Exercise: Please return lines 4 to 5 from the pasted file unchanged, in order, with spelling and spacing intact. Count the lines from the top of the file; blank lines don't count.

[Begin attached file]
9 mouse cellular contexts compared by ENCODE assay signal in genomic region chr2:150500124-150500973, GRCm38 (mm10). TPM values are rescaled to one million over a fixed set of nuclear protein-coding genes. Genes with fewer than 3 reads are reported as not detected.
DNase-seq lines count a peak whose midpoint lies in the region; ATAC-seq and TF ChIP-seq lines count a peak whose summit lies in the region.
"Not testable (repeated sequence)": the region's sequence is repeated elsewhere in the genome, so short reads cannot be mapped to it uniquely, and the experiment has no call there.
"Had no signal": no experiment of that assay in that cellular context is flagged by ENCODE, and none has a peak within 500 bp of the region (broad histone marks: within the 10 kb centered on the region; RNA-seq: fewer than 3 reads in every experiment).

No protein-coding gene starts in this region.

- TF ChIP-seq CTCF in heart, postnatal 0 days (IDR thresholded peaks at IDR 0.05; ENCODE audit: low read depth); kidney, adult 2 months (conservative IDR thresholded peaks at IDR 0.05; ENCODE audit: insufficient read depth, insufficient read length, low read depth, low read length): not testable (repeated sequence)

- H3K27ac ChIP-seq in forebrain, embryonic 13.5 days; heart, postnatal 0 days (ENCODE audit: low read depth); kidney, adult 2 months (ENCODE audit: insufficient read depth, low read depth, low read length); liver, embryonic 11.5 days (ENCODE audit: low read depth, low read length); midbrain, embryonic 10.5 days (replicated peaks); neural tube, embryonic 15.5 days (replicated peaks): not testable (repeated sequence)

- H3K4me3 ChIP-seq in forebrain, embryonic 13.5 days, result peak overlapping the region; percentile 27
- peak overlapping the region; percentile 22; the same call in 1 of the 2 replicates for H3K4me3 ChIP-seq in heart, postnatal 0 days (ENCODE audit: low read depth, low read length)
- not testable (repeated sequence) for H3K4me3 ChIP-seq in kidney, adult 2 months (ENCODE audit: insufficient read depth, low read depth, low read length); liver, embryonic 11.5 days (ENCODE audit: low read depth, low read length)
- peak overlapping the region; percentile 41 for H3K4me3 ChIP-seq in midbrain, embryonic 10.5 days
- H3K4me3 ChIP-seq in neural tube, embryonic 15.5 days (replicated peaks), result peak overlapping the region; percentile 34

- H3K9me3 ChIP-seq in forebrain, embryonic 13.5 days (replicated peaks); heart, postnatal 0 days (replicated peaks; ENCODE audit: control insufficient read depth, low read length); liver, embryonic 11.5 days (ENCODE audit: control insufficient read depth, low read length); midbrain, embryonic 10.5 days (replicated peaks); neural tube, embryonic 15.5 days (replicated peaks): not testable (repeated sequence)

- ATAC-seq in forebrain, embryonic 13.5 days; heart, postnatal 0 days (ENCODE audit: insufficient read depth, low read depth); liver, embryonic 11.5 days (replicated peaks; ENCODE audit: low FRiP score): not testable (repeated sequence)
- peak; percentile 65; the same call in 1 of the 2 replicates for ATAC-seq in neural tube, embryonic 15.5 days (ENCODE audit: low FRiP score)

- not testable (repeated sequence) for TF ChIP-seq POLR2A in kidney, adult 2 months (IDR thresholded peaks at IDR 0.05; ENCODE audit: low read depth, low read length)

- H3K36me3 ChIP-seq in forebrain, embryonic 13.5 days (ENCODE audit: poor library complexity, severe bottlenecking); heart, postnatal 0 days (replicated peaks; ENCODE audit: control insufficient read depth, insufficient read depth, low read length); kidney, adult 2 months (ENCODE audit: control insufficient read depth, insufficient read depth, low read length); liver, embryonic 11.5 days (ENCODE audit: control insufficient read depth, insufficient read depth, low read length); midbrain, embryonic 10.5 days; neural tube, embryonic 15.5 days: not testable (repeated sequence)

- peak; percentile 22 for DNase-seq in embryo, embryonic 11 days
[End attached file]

"Had no signal": no experiment of that assay in that cellular context is flagged by ENCODE, and none has a peak within 500 bp of the region (broad histone marks: within the 10 kb centered on the region; RNA-seq: fewer than 3 reads in every experiment).

No protein-coding gene starts in this region.